Symphonizing the science: NASA twins study team begins integrating results

March 16, 2017
NASA Twins Study researchers are eager to integrate their results and create a symphony of science. Preliminary findings were discussed during the Human Research Program Investigators' Workshop in January, and now enthusiasm abounds as the integration process begins. Credit: NASA

It begins with one instrument. Then another joins in. Before you know it a grand symphony is playing before your eyes. NASA Twins Study researchers are eager to integrate their results and create a symphony of science.

Preliminary findings were discussed during the Human Research Program Investigators' Workshop in January, and now enthusiasm abounds as the integration process begins. The investigators are a unique group of researchers with different expertise associated with genetic and physiological areas of study.

While Scott Kelly spent a year in space aboard the space station, his identical twin brother, retired astronaut Mark Kelly, spent that year on Earth. Comparing the twins' biological samples will yield important information on how spaceflight affects the human body. These trailblazing genetic studies will help NASA keep astronauts safe on a journey to Mars.

The symphony begins with data. Big data. The Twins Study was established as a multi-omics pilot study for sharing data. Typically, research is done individually and results are made public in scientific journals that kickoff discussions of findings. However, this study is different. From the start, the Twins Study investigators have planned to integrate their results before publishing.

Each investigation is like an instrument. On its own, it plays solo music. But put them all together and you have something incredible.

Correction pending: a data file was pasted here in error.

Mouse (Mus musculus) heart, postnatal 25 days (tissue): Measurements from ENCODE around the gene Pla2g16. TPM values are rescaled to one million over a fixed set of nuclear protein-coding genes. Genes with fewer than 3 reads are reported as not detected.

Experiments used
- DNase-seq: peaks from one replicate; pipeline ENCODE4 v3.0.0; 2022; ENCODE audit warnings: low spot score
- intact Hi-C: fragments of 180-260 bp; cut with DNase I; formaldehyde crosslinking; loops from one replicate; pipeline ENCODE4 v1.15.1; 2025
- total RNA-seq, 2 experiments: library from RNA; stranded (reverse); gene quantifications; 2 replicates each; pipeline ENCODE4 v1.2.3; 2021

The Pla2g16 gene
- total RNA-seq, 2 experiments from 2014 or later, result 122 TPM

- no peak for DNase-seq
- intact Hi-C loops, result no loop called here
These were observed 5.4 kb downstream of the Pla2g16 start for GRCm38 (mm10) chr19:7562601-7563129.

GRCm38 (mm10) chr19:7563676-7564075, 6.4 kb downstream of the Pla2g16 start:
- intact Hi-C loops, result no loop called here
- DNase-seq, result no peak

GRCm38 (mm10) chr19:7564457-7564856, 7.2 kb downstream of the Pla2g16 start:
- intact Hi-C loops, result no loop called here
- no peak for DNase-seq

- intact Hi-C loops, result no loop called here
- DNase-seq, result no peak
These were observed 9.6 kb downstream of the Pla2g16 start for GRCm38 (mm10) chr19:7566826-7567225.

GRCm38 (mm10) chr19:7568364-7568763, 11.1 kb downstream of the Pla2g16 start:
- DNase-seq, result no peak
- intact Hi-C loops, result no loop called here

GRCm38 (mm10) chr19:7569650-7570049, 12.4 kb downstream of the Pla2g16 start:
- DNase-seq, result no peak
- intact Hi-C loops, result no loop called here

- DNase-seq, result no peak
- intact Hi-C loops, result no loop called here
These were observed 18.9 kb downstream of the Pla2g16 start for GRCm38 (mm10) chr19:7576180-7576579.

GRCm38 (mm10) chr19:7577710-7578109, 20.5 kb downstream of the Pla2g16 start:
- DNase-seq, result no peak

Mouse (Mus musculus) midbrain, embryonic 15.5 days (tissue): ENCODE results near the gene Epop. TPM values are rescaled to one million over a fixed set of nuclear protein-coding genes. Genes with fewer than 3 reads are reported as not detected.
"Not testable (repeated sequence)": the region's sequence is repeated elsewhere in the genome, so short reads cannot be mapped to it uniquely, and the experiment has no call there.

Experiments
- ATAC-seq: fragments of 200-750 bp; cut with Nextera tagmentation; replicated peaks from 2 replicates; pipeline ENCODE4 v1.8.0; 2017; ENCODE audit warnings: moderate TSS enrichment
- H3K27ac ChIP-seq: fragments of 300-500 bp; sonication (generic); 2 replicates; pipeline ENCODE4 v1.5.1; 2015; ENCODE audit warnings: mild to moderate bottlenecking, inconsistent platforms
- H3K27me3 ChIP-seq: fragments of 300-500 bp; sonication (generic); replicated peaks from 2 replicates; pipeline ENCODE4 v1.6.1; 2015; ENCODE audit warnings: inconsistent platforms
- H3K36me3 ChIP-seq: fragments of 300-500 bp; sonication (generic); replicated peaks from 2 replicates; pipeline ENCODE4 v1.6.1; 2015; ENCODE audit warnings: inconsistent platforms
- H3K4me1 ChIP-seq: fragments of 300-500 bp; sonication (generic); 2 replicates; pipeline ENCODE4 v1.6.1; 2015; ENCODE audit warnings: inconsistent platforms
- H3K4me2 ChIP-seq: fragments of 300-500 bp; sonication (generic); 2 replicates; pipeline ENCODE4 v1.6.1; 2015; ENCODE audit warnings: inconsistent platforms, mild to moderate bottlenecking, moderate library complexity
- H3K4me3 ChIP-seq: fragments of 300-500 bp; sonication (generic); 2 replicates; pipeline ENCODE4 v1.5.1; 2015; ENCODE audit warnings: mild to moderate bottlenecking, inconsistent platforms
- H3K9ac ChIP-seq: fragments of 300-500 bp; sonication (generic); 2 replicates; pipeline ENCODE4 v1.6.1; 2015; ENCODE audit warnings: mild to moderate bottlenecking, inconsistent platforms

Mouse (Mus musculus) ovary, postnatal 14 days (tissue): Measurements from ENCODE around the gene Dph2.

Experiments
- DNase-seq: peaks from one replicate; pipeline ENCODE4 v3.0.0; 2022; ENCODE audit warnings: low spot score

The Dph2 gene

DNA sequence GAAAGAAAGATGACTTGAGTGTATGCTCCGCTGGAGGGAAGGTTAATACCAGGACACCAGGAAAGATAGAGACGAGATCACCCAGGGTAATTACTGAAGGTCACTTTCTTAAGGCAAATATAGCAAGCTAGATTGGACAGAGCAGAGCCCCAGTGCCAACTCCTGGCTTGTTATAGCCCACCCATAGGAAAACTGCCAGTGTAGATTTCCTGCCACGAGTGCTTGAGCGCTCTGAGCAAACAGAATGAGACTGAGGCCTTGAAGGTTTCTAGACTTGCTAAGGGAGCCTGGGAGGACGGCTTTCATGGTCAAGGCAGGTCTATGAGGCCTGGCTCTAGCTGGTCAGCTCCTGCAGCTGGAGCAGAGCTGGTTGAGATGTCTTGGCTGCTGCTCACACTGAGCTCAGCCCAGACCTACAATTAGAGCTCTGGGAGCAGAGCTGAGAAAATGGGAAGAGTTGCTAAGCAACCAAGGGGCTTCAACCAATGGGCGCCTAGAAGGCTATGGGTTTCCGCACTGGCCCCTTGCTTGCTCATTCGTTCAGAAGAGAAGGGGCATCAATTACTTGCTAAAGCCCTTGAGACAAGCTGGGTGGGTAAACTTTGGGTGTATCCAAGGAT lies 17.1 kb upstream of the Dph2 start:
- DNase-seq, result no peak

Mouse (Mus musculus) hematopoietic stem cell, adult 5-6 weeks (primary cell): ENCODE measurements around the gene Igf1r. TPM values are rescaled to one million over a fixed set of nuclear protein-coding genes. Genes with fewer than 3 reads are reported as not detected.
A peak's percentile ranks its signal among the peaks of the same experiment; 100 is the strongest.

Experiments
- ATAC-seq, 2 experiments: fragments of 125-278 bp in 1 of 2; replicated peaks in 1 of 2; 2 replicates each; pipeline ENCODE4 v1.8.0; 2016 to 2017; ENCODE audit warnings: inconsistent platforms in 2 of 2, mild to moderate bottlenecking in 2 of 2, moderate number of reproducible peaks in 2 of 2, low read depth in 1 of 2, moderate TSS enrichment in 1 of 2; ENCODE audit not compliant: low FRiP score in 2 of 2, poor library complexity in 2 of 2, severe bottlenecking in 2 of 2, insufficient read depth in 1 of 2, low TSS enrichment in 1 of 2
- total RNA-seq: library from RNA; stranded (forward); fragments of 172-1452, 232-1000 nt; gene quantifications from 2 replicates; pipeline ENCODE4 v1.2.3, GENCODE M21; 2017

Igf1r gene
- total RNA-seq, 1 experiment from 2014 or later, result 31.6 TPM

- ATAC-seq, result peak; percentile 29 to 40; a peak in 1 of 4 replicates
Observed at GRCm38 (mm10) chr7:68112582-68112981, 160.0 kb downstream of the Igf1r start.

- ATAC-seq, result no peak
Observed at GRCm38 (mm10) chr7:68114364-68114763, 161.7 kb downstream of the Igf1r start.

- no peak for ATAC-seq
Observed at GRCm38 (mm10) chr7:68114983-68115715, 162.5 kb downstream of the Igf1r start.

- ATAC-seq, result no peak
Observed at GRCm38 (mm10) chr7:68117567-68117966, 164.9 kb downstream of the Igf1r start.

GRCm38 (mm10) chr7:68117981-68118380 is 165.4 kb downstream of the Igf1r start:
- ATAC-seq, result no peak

"The beauty of this study is when integrating rich data sets of physiological, neurobehavioral and molecular information, one can draw correlations and see patterns," said Tejaswini Mishra, Ph.D., research fellow at Stanford University School of Medicine, who is creating the integrated database, recording results and looking for correlations. "No one has ever looked this deeply at a human subject and profiled them in this detail. Most researchers combine maybe two to three types of data but this study is one of the few that is collecting many different types of data and an unprecedented amount of information."

The next step in the Twins Study is composing the symphony. As individual researchers analyze and compile their data they will be sharing their individual and integrative analyses with the Stanford team headed by Mike Snyder, Ph.D., who will apply different methods to further integrate it into sets and begin composing a masterful ensemble. After that, the investigators will begin to review the integrated data set to either confirm or modify their initial findings.

"There are a lot of firsts with this study and that makes it exciting," said Brinda Rana, Ph.D., associate professor of psychiatry, University of California San Diego School of Medicine. "A comparative study with one twin in space and one on Earth has never been done before. Each investigation within the study complements the other."

The researchers view the study as a new piece of music where they learn their individual parts and then join together with the conductor to play the musical score. Through the integration of data from biochemical markers, cognitive ability, gut bacterial composition, and biomolecules (DNA, RNA, proteins, metabolites), they hope to identify health-associated molecular effects of spaceflight to protect astronauts on future missions.